A large part of the reason Eleague has been so successful is smart marketing tie-ups. You could go to Buffalo Wild Wings restaurants in the USA and watch Eleague in their sports bar while enjoying special meals promoted on the broadcast. Patrons at these franchised sports bars around the country got exposed to esports. They’ve also always taken pains to make their broadcasts more educational than the norm to help new viewers understand what’s going on. Their sky-high production values have been rarely matched. Most importantly, Turner have chosen their esports titles well.

 

 

Rocket League is something I could never do in the real world, unless I joined the cast of the Grand Tour and did my best Jeremy Clarkson impression. Cars playing football, hitting rocket boosters and flying into the air is both visceral and easy to understand. Fighting games like Injustice 2 enable viewers to see what would happen when the most unlikely superheroes and supervillains face off on an imaginary battlefield. It’s fast, simple and entertaining. Which brings us to Counter-Strike: Global Offensive.

Yes, I’m biased

Mine is an informed opinion, although attached to my obvious bias as a CS:GO commentator. Eleague’s Boston Major CS:GO championship broke Twitch’s viewership record for a single channel at 1.1 million concurrent viewers. There’s always been huge interest in what at 18 years and counting, in some form or another, is one of the oldest esports. CS:GO has probably the most robust independent tournament circuit in the world. Developer Valve’s mostly hands-off approach to the esports side of the game has allowed it to forge its own path in the hands of others. Through the numerous tournament providers that have created a vast number of premier tournaments for the game worldwide, the title has thrived.

 

Image courtesy of ELEAGUE.

It is one of the world’s premier esports. It’s also one of the easiest to understand on the surface. The concept is simple. Good guys versus bad guys. Terrorists against the Counter-Terrorists. This is a loosely real-world scenario that is unlikely to ever play out similarly outside of the game. It’s a chance for viewers to see incredible sequences of gun-fueled action that they can actually understand the reason behind with little to no tutelage.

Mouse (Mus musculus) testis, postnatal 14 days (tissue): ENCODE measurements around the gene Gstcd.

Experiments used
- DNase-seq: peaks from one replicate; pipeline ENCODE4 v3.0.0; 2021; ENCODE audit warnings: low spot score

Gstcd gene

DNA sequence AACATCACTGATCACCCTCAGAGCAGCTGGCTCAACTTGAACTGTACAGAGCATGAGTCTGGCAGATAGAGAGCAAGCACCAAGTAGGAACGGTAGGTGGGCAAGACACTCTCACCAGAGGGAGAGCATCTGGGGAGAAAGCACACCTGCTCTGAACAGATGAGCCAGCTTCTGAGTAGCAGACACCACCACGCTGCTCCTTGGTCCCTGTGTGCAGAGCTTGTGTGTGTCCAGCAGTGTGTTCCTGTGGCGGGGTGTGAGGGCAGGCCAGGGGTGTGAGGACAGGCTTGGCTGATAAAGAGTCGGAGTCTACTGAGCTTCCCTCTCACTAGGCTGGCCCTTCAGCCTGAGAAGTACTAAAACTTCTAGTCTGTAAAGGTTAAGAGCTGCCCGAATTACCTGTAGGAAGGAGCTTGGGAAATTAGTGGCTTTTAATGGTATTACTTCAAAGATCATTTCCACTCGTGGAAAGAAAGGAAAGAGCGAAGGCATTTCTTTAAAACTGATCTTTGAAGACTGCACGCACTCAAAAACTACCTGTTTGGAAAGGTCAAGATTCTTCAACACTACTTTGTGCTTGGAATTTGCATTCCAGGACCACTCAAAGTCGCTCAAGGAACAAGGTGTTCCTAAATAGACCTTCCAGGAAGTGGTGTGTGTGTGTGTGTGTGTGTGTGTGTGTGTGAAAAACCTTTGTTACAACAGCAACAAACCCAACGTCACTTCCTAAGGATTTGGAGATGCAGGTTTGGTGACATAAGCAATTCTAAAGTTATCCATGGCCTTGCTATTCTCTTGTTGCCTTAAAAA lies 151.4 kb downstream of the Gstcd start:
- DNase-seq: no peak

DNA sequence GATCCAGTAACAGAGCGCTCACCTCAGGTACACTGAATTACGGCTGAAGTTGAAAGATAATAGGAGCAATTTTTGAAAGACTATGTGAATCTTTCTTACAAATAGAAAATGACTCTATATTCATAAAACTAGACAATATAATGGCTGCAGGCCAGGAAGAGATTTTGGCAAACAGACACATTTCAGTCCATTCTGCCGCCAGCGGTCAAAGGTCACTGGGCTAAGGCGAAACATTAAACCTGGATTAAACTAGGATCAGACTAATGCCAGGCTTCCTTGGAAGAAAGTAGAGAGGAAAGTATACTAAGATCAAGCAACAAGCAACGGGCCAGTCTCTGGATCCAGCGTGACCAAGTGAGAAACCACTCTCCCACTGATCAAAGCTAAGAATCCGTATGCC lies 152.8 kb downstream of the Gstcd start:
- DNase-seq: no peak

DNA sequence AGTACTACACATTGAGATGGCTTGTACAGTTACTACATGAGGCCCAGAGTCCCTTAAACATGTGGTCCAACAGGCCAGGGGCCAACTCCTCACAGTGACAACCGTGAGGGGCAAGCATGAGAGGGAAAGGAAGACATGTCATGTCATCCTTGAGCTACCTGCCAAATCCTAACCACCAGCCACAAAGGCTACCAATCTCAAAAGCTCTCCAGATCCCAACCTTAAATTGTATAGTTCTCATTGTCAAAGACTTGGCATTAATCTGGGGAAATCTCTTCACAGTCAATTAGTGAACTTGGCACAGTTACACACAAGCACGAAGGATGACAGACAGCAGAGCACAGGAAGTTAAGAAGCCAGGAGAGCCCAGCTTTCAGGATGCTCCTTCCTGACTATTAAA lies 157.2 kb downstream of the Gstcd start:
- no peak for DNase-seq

CS:GO is a game with a simple premise and an underlying layer of strategy that gives it tremendous depth. Like a traditional sport, it is ever-evolving and ever-changing, while keeping the same ruleset and objectives in place. After 18 years, it’s still a top esport amongst viewers. Eleague and other broadcasters have done an impressive job putting together a compelling product for viewers to sample. It just works.

In conclusion

CS:GO has one issue that limits its appeal to certain sponsors. Not every company is going to want to put their name on something associated with terrorists and bombs. If Valve were to decide it’s a problem, that is simply a few renames away. However, the other great thing about CS:GO’s relative independence is the freedom it affords broadcasters to tell an edgier and more compelling story. Very few other esports have this leeway. CS:GO is the Maverick to other esports’ Iceman (Eds: This is a Top Gun analogy – we’re sorry).

 

Like any game, it’s not for everyone. It’s not the most popular game on steam. That hasn’t seemed to affect those who watch it at the biggest tournaments though. CS:GO is one of the few titles proven as a mainstream prospect internationally. It deserves all the attention it gets locally and on the world stage. Long may it continue. Long may it bring new esports fans into the fold.